Victor Calise remembers racing down a hill in Forest Park, Queens, out in front of his friends. His bike hit something. He flew over the handlebars, and woke up in Jamaica Hospital. He moved his fingers. He tried to move his toes. "Oh crap, I'm paralyzed. I asked my friend for a gun. I didn't think I wanted to live. We had a friend who had a spinal cord injury a couple years before, and I thought it was the worst thing on the face of the earth."
He was twenty-two, a Queens kids who grew up in Ozone Park and became a plumber. Twenty years later, he's the NYC Commissioner for People with Disabilities. He lives with his wife and two
daughters on the Upper West Side. On the wall of his office, there's a picture of him, looking ridiculously young, in the boxy gear of a hockey player, shaking hands with President Clinton. He toured Europe on the United States Sledge Hockey Team and competed in the 1998 Paralympics in Japan.
I met Victor in 2012 when Extreme Kids & Crew needed a space in which to create an indoor play environment for kids with disabilities. By this time, I had a fair amount of practice knocking on the doors of officialdom, and I knew what to expect: I would be greeted warmly, told that I was a great person, then kindly ushered away, with vague promises for future meetings. Perhaps some forms that I could fill out would be slipped into my hands. But when I told Victor that the City should give us space, he swiveled his wheelchair to his computer, and immediately began calling and emailing people. I watched in astonishment. A few months after this meeting, Parks allowed us to convert a little brick house in a Clinton Hill playground into CAP House: the cozy home of our bubble tube, ball pit, and squeeze machine, and the site of many a happy playgroup.
Victor can also jump up curbs on his wheelchair. He played sports when he was able-bodied, and sports integrated him back into his life when he became disabled. To help kids with physical disabilities enjoy the confidence and sense of belonging that sports can offer, he and Bill Greenberg founded a kids sled hockey team a couple of years ago--the WSF New York Sled Rangers. The team has grown quickly, and now has thirty children. The Sled Rangers' traveling team just came back from competing in Minneapolis. Victor's face lights up when he talks about the trip. Some of the kids are from lower-income neighborhoods in the Bronx. They'd rarely left their borough. "Now they're on an airplane! Leaving the city! Their self esteem is through the roof."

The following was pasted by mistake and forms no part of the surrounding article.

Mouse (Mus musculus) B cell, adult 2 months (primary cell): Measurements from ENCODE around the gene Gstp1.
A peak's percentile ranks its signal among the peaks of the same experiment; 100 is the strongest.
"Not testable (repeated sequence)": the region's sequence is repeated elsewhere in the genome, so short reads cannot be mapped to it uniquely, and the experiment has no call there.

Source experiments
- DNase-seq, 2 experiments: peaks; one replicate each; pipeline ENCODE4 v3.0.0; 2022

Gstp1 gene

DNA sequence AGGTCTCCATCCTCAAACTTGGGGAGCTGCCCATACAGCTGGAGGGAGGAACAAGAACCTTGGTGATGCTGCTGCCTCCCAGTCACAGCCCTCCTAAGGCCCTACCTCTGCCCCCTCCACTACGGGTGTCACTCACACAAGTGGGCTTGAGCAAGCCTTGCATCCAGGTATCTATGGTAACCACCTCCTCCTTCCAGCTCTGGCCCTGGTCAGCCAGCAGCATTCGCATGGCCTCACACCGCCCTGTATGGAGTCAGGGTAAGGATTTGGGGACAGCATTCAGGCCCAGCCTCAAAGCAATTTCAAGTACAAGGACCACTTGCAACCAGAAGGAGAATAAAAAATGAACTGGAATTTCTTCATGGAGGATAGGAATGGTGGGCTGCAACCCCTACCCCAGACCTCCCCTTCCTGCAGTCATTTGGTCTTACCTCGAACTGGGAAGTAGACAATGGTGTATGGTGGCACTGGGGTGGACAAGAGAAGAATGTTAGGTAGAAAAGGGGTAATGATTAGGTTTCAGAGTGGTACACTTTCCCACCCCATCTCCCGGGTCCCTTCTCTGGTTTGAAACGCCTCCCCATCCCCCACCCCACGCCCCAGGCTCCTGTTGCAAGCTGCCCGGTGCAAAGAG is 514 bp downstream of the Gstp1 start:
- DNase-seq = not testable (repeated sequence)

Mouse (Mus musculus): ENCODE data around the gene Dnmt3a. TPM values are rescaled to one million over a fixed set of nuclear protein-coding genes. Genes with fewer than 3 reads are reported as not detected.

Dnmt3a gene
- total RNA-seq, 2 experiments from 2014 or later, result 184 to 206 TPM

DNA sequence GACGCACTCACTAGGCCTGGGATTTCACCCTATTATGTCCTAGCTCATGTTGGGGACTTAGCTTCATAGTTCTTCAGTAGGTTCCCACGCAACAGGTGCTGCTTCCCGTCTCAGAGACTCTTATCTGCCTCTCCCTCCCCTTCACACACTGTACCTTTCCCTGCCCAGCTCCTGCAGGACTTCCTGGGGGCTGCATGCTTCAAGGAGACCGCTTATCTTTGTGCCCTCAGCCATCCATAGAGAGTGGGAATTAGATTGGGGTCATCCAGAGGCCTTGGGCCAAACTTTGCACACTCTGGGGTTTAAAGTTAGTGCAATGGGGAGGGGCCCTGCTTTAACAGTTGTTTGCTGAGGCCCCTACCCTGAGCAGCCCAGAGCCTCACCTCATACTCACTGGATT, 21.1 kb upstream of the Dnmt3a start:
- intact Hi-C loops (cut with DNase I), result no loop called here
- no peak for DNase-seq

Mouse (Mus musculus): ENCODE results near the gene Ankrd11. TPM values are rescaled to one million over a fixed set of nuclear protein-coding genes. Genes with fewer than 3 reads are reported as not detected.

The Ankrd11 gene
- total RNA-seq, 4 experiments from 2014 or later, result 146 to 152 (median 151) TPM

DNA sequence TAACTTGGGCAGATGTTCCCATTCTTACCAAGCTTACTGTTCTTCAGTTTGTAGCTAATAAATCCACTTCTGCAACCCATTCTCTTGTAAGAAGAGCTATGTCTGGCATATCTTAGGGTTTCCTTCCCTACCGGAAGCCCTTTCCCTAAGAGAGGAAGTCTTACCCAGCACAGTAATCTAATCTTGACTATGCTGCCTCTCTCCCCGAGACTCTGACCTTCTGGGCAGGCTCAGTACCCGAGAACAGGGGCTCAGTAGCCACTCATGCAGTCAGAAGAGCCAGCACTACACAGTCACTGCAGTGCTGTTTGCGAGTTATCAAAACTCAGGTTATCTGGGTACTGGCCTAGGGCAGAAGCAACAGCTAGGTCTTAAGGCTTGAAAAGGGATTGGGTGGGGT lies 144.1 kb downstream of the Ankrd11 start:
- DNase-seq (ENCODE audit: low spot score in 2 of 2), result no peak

Definition of Disability:
Someone who needs a little help.
What drives you nuts about disability?
People. People with disabilities let able-bodied people into their world. You get a temporary disability, you get all the perks--parking, speedy wheelchair through airport security. Able-bodied people take advantage of these conveniences. But they don't let people with permanent disabilities into their world. There's an enormous lack of access for people with disabilities, whether we're talking about buildings, transportation, or jobs.
Meeting with DeBlasio's new commissioners and pushing the disability agenda. A bunch of these new commissioners are into equality and they get it. The Department of Transportation just hired an ADA coordinator, which is great.
We hired a new counsel with 27 years of experience with ADA, Kleo King. She's general counsel with a background in stadium design and housing. She's going to be talking to the general counsels of all the other agencies, changing the infrastructure, making NYC a better place for people with disabilities.
Here's the interview, conducted by Eliza Factor and Julia Rothwax.